Old-fashioned bridal games have been around for many years and never lose their excitement at a shower. When planning a bridal shower, you can prepare some traditional games for the party guests. Traditional games are easier, because most guests already know how to play. Encourage all party guests to play along by awarding prizes, such as candles, photo albums and gift cards, to all game winners.
Paper games like bingo and scramble games have been around at bridal showers for decades. You can print bingo cards with words such as bride, groom, rings, alter, marriage, wedding, gift and garter in the squares. Use the same words to create a bridal word scramble. Other paper games you can create include crossword puzzles and word searches. Find these printable games online at websites like Abbee and Wedding Favors Unlimited.
Play some funny, old-fashioned games using rolls of toilet paper. Divide the guests into groups of three or four. Each group will use one or two rolls of toilet paper to design a wedding veil on one of the members of their team. Have three adults not playing the game judge the veils and award prizes to the winners. For another toilet paper idea, give the teams three or four rolls of toilet paper and have them design an entire wedding dress.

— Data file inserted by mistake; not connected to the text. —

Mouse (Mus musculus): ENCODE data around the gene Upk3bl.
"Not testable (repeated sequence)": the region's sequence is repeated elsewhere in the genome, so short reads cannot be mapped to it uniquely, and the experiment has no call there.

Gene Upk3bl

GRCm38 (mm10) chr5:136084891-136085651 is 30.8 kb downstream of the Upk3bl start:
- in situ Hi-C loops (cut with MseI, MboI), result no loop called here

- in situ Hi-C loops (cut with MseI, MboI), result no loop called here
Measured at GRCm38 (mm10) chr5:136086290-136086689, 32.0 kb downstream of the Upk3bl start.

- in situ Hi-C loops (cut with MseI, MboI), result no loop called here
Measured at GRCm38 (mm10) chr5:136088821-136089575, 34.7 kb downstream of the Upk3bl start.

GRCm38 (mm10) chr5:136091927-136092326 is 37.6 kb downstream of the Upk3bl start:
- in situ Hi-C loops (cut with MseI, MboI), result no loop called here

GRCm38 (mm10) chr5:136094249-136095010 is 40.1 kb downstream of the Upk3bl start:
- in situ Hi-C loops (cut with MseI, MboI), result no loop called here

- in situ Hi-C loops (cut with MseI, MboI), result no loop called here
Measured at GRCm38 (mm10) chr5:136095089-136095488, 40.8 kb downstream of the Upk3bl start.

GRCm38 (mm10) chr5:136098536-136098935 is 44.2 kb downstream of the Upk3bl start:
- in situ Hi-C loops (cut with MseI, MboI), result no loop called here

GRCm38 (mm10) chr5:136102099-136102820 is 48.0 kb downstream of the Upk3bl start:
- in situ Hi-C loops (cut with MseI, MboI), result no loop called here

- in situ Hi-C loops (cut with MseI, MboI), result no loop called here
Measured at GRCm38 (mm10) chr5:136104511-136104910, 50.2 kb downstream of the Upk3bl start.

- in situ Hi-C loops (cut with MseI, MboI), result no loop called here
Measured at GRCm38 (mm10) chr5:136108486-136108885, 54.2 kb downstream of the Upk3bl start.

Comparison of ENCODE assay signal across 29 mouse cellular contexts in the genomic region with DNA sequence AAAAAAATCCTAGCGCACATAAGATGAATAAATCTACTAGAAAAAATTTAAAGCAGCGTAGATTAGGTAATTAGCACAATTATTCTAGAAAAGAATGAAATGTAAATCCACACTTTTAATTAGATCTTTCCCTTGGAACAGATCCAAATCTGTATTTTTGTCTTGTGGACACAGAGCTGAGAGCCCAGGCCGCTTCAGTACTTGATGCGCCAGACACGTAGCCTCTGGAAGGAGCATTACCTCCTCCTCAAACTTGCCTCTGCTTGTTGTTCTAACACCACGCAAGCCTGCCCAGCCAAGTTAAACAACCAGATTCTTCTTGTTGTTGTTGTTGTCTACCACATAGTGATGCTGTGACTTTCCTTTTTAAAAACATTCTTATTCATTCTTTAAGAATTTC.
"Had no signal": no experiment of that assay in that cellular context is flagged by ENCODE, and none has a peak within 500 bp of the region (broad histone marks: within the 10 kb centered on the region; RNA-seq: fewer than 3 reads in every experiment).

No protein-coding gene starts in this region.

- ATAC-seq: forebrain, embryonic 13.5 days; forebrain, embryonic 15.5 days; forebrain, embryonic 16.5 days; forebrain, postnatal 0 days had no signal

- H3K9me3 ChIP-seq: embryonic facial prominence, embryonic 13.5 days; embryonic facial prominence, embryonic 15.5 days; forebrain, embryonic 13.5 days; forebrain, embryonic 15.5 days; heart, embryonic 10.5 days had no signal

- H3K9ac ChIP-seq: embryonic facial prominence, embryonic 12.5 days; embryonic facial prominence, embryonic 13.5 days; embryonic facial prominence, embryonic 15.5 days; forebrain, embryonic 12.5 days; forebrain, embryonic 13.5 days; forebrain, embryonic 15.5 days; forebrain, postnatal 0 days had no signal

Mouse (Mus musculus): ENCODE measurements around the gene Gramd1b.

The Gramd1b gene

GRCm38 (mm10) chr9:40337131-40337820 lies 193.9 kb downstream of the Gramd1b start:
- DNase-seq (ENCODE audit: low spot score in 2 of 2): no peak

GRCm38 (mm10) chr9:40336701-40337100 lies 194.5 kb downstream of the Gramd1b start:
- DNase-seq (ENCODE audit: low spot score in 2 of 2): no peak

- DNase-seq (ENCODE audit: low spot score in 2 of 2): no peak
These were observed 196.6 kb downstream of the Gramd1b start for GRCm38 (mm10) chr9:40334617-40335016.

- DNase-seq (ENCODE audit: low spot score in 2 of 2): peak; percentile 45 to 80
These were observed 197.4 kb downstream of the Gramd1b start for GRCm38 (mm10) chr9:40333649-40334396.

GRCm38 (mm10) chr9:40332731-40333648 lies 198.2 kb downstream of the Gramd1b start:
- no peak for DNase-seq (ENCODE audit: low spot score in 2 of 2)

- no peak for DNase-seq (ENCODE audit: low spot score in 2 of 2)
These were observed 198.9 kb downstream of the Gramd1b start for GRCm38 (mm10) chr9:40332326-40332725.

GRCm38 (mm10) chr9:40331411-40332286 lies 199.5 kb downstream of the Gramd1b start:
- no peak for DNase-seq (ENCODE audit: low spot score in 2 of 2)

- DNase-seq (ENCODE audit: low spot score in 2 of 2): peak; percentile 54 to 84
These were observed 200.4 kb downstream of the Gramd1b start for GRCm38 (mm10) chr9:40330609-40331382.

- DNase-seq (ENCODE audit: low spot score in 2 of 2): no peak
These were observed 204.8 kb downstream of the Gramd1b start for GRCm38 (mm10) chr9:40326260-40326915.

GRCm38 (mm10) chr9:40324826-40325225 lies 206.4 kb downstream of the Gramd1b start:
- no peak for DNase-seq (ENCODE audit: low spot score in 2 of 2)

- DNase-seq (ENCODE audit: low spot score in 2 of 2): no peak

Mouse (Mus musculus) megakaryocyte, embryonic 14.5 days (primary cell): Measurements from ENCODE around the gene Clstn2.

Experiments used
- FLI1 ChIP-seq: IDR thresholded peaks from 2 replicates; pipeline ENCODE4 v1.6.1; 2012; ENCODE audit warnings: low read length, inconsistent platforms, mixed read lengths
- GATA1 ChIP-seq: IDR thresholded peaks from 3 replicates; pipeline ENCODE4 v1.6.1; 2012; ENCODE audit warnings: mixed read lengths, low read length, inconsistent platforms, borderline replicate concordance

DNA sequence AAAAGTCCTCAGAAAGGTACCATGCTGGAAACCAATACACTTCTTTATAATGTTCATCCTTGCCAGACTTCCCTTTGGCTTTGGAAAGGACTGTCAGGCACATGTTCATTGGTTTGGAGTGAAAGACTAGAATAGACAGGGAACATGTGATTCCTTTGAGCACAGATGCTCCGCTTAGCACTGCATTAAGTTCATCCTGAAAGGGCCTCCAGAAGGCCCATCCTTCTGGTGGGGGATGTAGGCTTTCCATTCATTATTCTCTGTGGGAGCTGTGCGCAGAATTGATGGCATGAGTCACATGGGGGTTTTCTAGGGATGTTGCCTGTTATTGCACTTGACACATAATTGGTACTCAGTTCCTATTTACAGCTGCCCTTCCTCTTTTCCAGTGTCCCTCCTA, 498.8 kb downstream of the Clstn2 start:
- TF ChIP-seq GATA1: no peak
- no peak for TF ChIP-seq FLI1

Test the memory of the guests with a tray of traditional wedding items. Place items, such as wedding rings, something blue like a garter, a set of pearls, a wedding veil and a wedding cake topper, on a tray. Show the guests the items and take the tray out of the room. Have the guests write down as many items as they can remember from the tray. The player who names the most correct items wins the game. Alternatively, you can remove an item from the tray when you take it out of the room. When you bring the tray back into the room, the first party guest to tell you the missing item wins a prize.
Make a trivia with questions about the bride-to-be. Some example questions include "What is the bride's favorite food?" or "Where did she grow up?" and "What is her occupation?" Alternatively, you can ask the bride to leave the room and ask questions such as "What the bride is wearing?" or "What is the color of her eyes?" and "Is she wearing earrings?" For another variation, ask questions about the bride and groom with questions like "How did they meet?" and "Where was the first kiss?"
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